Swine feces was hydrothermally converted under two reaction conditions: 180 °C for 2 h (180-HTC, representing mild reaction) and 230 °C for 7 h (230-HTC, representing severe reaction). The profiles of pressure and temperature development inside the reactor are given in Figure 1. The operating pressure during the HTC process maintained at 10–13 bar for the reaction at 180 °C and 35–38 bar for the reaction at 230 °C. These different hydrothermal conditions resulted in different characteristics of the hydrochar materials. The solid product yield, gas production, and the constitution of materials are summarized in Table 1. The yield of solid product was 14.1% higher for 180-HTC than 230-HTC. In contrast, the volume of gaseous product was twice more with 230-HTC than with 180-HTC. Though the proportion of the carbonaceous contents in solid products increased from 76% (dry swine manure) to ∼80% during both HTC processes, only 50–60% of the total carbon input was recovered in the hydrochars (Table 1). It was apparent that a certain amount of volatile organic matter in the feedstock was converted into different forms such as fixed carbon in hydrochar, soluble products in the process water or gaseous products. Only around a quarter of the volatile organic matter in the feedstock was recovered in both hydrochars.
Table 1

Composition of HTC materials, solid yield and gas production capacity derived from swine manure

Sample Moisture (%) Volatile organic matter (%) Fixed carbon (%) Total carbon (%) Ash (%) Solid yield (%) Gas (mL/g dry manure) 
Dry swine manure 8.4a 62.6 13.5 76.1 15.5 n. a.b n. a. 
230-HTC 1.9c (1.1) 44.2 (26.1) 38.2 (22.5) 82.4 (48.6) 15.7 (9.26) 59.0d 46.0e 
180-HTC 1.0 (0.7) 32.4 (23.7) 50.9 (37.2) 83.3 (60.9) 15.6 (11.4) 73.1 22.1 
Sample Moisture (%) Volatile organic matter (%) Fixed carbon (%) Total carbon (%) Ash (%) Solid yield (%) Gas (mL/g dry manure) 
Dry swine manure 8.4a 62.6 13.5 76.1 15.5 n. a.b n. a. 
230-HTC 1.9c (1.1) 44.2 (26.1) 38.2 (22.5) 82.4 (48.6) 15.7 (9.26) 59.0d 46.0e 
180-HTC 1.0 (0.7) 32.4 (23.7) 50.9 (37.2) 83.3 (60.9) 15.6 (11.4) 73.1 22.1 

aAverage % of duplicate measurements.

bNot available.

cThe number in brackets indicates the mass conversion of each content (solid yield × average %).

dAverage % of triplicate measurements, dry weight hydrochar/dry weight feedstock.

eAverage of triplicate measurements, mL gaseous product/dry weight feedstock.

Figure 1

Temperature and pressure profile during HTC of swine waste. Legends: (––) 230-HTC temperature, (–·–) 180-HTC temperature, (– –) 230-HTC pressure and (–··) 180-HTC pressure.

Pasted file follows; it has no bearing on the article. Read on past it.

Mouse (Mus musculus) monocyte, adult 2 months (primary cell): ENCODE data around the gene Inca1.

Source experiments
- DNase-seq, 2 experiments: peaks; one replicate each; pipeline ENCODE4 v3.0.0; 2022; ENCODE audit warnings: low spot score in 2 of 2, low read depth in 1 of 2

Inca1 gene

Figure 1

Temperature and pressure profile during HTC of swine waste. Legends: (––) 230-HTC temperature, (–·–) 180-HTC temperature, (– –) 230-HTC pressure and (–··) 180-HTC pressure.

Material characterization

Zeta potential

The zeta potential values of both 180-HTC and 230-HTC were all negative in the pH range 4–10 (Figure 2). This observation implied that slightly stronger electrostatic repulsion existed in the columns with 230-HTC (−16 mV) than the ones with 180-HTC (−13 mV) at the operational pH of AGW (pH 6.8).
Figure 2

Zeta potential of (○) 230-HTC and (Δ) 180-HTC as a function of pH. The solid lines represent the average zeta-potential value of triplicate assessments and error bars indicate the standard deviation. The dashed line indicates the pH value of AGW (6.8).

Figure 2

Zeta potential of (○) 230-HTC and (Δ) 180-HTC as a function of pH. The solid lines represent the average zeta-potential value of triplicate assessments and error bars indicate the standard deviation. The dashed line indicates the pH value of AGW (6.8).

Hydrophobicity

Comparable contact angle results were obtained from both hydrochar discs: 103.8 (±1.2)° for HTC-180 (average result from four replications ± standard deviation) compared to 101.8 (±2.6)° for HTC-230.

Column experiments

The BTCs of HAdV and RV are given in Figures 3 and 4, respectively. The virus concentration in the effluent was expressed as a log removal value (−log C/C0, LRV). Virus removal efficiencies were calculated from the effluent samples collected in the loading (5–50 mL) and deloading (55–100 mL) phase. The amount of viruses observed in the DI water flushing (105–200 mL) stage was considered as an indicator for the role of the secondary energy minimum.
Figure 3

Adenovirus BTC at a flow rate of (a) 1 mL/min, (b) 2.5 mL/min and (c) 5 mL/min: Solid lines represent the mean log removal values (−log C/C0, LRV) of duplicated breakthrough experiments and error bars indicate the individual data points from each column. Virus concentrations were measured by using qPCR. Note that the DI water flushing started at 100 mL. The log removal values of samples under the detection limit were presented as C0. Columns: (□) Sand, (Δ) 180-HTC and (○) 230-HTC.

Figure 3

Adenovirus BTC at a flow rate of (a) 1 mL/min, (b) 2.5 mL/min and (c) 5 mL/min: Solid lines represent the mean log removal values (−log C/C0, LRV) of duplicated breakthrough experiments and error bars indicate the individual data points from each column. Virus concentrations were measured by using qPCR. Note that the DI water flushing started at 100 mL. The log removal values of samples under the detection limit were presented as C0. Columns: (□) Sand, (Δ) 180-HTC and (○) 230-HTC.

Figure 4